- Lisey’s Story – After the death of her novelist husband, Lisey must travelling to the parallel world he would visit for inspiration in order to finish his business. However, the other world is occupied by a dangerous entity known as the Longboy. While the supernatural element looms large within the narrative, the core of the story is inarguably about Lisey and her relationship with her husband.
- Insomnia – When Ralph stops sleeping, he starts hallucinating – soon he’s seeing auras floating above people’s heads and disgusting insects crawling in and around people’s mouths. But is he just seeing things, or has he begun seeing into other worlds?
- Carrie – King’s debut novel features a quiet teenage girl, but when pushed too far, she demonstrates powerful telekinetic abilities. In addition, the town’s reaction to her unprecedented power is reflected in the other characters’ responses to 011 on Stranger Things.
- Dreamcatcher – Another book set in Derry, King again sets a group of childhood friends against an unimaginable supernatural menace. Although these villains come from above the ground, not below it, the statute of Pennywise is there to remind the Constant Reader that evil is never vanquished – it just stalls for a while.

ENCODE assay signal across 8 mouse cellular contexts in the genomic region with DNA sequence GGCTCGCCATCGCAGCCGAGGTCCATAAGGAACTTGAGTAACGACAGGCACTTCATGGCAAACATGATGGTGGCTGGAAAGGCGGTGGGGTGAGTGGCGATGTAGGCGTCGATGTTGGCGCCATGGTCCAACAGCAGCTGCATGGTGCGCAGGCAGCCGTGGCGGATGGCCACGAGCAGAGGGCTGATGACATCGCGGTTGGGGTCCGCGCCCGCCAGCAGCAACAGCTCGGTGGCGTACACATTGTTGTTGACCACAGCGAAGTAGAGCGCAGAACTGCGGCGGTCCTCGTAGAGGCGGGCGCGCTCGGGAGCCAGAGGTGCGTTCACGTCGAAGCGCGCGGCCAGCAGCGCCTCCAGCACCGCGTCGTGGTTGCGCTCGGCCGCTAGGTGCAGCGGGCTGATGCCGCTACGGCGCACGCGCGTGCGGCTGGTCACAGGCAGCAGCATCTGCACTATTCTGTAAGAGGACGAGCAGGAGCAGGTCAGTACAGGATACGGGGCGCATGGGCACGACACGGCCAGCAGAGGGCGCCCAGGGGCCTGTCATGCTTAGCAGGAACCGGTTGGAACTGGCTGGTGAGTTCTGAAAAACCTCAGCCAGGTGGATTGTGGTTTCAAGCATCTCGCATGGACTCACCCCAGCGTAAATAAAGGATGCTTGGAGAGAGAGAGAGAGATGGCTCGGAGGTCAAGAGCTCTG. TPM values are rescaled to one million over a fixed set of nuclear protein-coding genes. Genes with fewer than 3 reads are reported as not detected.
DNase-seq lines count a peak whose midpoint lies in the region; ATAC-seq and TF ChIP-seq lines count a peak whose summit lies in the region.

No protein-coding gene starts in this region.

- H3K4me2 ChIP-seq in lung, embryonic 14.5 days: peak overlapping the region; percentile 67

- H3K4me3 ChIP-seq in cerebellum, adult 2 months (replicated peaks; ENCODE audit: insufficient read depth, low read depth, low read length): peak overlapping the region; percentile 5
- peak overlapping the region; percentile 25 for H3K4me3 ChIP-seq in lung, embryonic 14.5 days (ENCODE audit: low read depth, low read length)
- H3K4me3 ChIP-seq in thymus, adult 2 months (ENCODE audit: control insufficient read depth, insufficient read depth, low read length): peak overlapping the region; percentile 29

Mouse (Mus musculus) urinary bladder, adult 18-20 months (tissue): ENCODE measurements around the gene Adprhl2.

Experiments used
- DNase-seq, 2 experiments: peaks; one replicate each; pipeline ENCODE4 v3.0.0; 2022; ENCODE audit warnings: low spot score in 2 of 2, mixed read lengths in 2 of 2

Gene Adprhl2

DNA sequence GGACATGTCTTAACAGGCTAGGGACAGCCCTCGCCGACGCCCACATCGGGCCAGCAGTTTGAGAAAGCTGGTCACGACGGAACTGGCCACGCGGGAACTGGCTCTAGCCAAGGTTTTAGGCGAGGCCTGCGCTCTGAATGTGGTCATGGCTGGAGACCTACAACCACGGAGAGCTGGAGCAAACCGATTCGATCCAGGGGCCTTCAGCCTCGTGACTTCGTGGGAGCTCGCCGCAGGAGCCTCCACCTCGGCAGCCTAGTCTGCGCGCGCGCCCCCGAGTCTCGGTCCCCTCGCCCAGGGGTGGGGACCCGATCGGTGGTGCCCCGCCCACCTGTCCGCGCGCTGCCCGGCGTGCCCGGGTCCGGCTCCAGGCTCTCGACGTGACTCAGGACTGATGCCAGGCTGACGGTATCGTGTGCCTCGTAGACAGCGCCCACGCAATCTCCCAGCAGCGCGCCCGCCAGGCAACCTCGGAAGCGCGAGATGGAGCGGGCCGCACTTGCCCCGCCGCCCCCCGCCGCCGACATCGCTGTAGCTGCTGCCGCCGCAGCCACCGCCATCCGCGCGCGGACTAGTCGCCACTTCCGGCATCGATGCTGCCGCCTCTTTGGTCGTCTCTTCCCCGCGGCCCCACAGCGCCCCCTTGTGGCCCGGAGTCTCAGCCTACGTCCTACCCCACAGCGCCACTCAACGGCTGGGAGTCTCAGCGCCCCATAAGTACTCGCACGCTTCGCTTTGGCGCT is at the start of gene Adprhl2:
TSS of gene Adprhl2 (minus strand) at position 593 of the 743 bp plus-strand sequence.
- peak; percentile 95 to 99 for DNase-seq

11 – 19. The Dark Tower Series – King’s crowning achievement, the Dark Tower series serves to unite almost all of his work into a single, unified narrative, existing on several different levels of the Tower. There are plenty of parallels to Stranger Things through the series, including a young protagonist and a shady organization that wants to use psychically-powered children to accomplish their own nefarious ends. Currently at 8 books and counting, the Tower is easily King’s longest narrative, but even though that balk and the ending can’t deny that the epic journey is worth it – and might just provide enough pages to keep you occupied until the second season of Stranger Things hit.
BONUS: The Talisman – co-written with Peter Straub, this novel follows the journey of Jack, a boy who must travel to a parallel world called “The Territories” in order to save his mother’s life. If you’re a fan of this story in particular, King & Straub wrote a sequel, Black House.
Whether you’re brand-new to King or looking to brush up after he was name-checked late in the season of Stranger Things, almost all of King’s work is available at your local library or used bookstore. Grab some Eggos and a can of Nozz-A-La and pull up a chair: Uncle Steve is patiently waiting for your arrival – just don’t get lost on the way there. That last step’s a doozy.